• What are the warning signs and risk factors?
  • How can I safely disclose and expose situations of elder abuse?
  • What is my role in mandatory reporting?



Amanda Fryer

The Nurse Health Coach

Are you someone who gets a real kick out of seeing a patient have an “ah-ha!” moment? Do you have an amazing ability to connect well with patients? Have you ever thought about putting your talents to good use and becoming a health coach? We as nurses wear many different hats in our role, and health coaching is now seen as an increasing part of nursing and a potential new horizon for nurses to explore professionally. This final session will open your mind to the possibility of being a “nurse health coach”, and how you can apply your passion for your patients to help guide them towards better health.


The Goal Need for Program

In regard to the nursing care you provide, the need to continually seek new information is a given no matter where you work. Nursing safety and quality are essential and both are directly linked to knowledge. This is a time when:

  • Healthcare budgets are under increased stress
  • The community purse is shrinking
  • Quality outcomes are now the goal of all care

Now more than ever, if safe, quality outcomes are to be achieved, it is important that you take a leadership role in providing outcome focused high-value care. This can be done by addressing emerging gaps in your knowledge through up-to-date information.

Purpose of Program

This program provides you with current knowledge relating to a range of professional and clinical practice topics that will improve how you provide holistic nursing care.

Your learning outcomes:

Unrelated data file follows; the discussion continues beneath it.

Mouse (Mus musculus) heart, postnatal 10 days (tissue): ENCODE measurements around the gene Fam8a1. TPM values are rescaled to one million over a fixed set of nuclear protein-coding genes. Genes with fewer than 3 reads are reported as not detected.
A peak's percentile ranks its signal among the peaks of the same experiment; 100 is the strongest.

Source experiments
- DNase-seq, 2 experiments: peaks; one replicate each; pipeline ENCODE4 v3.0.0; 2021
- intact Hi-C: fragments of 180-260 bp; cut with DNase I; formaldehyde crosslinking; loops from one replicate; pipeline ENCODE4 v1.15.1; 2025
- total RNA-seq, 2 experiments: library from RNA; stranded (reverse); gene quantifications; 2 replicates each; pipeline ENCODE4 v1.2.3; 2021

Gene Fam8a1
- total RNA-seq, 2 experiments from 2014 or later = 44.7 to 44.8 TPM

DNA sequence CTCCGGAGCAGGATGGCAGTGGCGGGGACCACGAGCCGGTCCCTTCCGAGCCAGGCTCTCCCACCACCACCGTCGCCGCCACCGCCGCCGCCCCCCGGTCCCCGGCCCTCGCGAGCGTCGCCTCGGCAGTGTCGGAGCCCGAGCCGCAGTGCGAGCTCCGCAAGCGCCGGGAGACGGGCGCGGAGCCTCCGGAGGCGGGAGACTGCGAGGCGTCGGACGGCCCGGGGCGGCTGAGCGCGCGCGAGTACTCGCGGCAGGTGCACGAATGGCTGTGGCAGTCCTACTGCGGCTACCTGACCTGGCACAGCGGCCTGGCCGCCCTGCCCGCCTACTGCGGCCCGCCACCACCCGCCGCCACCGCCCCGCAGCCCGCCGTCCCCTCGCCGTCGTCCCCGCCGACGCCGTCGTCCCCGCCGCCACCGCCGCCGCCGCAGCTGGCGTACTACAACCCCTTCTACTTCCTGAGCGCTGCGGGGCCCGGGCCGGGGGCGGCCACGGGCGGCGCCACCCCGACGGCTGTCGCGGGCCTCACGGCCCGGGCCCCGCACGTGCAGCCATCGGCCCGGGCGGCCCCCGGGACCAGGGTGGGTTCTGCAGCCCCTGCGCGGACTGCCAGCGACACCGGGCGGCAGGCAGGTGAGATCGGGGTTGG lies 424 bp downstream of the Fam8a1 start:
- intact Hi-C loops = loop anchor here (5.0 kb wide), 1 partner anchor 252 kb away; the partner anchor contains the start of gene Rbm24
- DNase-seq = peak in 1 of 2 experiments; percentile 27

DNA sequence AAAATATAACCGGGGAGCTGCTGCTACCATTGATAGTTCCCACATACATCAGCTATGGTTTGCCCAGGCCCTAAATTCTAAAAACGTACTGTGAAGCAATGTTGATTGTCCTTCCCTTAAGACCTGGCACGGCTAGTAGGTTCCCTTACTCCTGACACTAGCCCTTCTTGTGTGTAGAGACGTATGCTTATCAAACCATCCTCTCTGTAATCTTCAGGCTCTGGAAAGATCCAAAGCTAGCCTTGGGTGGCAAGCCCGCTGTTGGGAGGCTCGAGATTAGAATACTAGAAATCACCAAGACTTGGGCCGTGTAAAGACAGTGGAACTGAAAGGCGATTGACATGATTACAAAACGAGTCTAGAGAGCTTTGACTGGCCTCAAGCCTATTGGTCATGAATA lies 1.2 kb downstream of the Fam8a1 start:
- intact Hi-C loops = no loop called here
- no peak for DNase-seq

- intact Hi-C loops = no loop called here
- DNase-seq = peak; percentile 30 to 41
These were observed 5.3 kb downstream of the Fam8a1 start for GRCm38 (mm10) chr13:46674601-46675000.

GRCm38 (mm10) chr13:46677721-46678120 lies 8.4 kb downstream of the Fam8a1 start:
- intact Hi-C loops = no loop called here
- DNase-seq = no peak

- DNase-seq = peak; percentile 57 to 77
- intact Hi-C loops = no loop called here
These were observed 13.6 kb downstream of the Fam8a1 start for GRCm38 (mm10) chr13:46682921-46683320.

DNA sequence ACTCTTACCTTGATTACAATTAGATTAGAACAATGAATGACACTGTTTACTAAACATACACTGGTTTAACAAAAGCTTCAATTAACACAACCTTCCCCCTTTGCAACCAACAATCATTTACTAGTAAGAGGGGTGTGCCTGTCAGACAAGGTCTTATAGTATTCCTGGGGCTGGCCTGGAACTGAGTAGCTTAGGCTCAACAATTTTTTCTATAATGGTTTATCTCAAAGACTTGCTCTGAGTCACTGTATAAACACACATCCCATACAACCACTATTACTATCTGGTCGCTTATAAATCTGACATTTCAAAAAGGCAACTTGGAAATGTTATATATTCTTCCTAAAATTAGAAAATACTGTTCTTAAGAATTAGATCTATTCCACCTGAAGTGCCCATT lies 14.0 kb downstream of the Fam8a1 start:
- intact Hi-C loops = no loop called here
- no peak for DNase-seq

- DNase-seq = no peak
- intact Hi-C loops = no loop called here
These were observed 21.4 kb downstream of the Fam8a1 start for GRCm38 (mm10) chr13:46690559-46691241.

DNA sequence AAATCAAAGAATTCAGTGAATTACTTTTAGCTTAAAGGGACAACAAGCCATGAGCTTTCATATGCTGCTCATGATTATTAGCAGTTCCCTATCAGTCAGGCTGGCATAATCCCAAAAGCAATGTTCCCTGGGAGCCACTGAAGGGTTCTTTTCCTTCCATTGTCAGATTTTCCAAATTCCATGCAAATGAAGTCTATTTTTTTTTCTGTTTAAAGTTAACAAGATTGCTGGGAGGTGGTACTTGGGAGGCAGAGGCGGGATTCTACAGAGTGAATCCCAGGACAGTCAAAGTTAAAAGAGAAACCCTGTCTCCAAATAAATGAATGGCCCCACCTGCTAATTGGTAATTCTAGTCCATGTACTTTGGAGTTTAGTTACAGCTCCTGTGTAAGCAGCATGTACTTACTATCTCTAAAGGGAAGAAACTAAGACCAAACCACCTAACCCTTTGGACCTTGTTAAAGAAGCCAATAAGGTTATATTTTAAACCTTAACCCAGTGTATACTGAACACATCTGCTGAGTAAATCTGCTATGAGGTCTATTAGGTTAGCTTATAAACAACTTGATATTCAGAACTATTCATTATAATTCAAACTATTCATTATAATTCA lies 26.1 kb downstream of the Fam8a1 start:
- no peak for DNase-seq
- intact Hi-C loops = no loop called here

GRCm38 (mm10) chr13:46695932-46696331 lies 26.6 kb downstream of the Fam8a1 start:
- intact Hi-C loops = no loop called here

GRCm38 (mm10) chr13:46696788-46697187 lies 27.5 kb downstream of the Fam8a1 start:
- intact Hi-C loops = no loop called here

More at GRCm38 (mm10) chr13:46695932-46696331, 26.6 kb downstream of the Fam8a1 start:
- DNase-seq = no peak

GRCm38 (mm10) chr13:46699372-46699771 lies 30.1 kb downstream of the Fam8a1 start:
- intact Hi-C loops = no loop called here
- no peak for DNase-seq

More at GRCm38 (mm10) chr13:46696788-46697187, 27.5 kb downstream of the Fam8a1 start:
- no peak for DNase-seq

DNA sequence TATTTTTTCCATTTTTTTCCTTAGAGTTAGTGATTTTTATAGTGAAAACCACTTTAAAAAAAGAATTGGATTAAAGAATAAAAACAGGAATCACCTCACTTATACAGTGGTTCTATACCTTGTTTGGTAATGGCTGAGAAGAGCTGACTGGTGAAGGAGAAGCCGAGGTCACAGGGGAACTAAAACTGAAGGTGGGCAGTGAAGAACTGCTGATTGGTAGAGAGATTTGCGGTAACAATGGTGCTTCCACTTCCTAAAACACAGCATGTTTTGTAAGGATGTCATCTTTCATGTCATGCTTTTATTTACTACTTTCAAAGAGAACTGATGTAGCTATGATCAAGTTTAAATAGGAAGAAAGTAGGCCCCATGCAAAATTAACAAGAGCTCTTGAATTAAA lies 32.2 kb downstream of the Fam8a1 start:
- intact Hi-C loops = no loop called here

People with health risks will receive preventative nursing action in your care to avoid illness

Better patient outcomes will be achieved through the application of up-to-date knowledge related to specific nursing interventions

Interprofessional collaboration will be optimised to enhance patient outcomes

Patient outcomes will be underpinned by evidence-based practice, recognised standards, and guidelines


Deborah Friel

Deborah Friel

Deborah Friel is an academic at CQUniversity and has held the position of director of the Centre for Professional Development ... Read More

Amanda Fryer

Amanda Fryer

Amanda Fryer has been working in diabetes education for 20 years and has been credentialled since 2000. From establishing the ... Read More

Judy Oxenham

Judy Oxenham

Judy Oxenham is a clinical nurse consultant with over 10 years’ experience in the alcohol and other drug field. Judy’s ... Read More

Trudy Dwyer

Trudy Dwyer

Associate Professor Trudy Dwyer is a nursing research academic at CQ University Australia. She has extensive experience in teaching and ... Read More

Susan  Williams

Susan Williams

Dr Susan Williams is a public health nutritionist and senior lecturer in nutrition for the School of Medical and Applied ... Read More

Paul Slater

Paul Slater

Paul Slater is currently the supervising scientist for Chem Path, Point of Care and Specimen Reception for the Rockhampton Group ... Read More

Chris Hughes

Chris Hughes

Chris is an Accredited Practicing Dietitian with the Dieticians Association of Australia. He graduated from the Queensland University of Technology ... Read More

Leone Hinton

Leone Hinton

Dr Leone Hinton has worked at CQUniversity for 29 years. As such, she has varied positions within the organisation from ... Read More

Lynne Parkinson

Lynne Parkinson

Professor Lynne Parkinson is a senior academic with over 25 years’ experience in academic, health services, and not-for-profit settings. She ... Read More

Leanne Whiley

Leanne Whiley

Leanne Whiley is the Acting Stroke Co-Ordinator at the Rockhampton Hospital. ...Read More

Rockhampton Nurses' Conference
Speciality Classification
Interest Areas
Provider Type
10 Hours | 30 Mins
Start Date
End Date
10 Hours | 30 Mins
Price Details
$590.00 (two days)
Rockhampton QLD 4700
Rockhampton Leagues Club, Cnr George and Cambridge Streets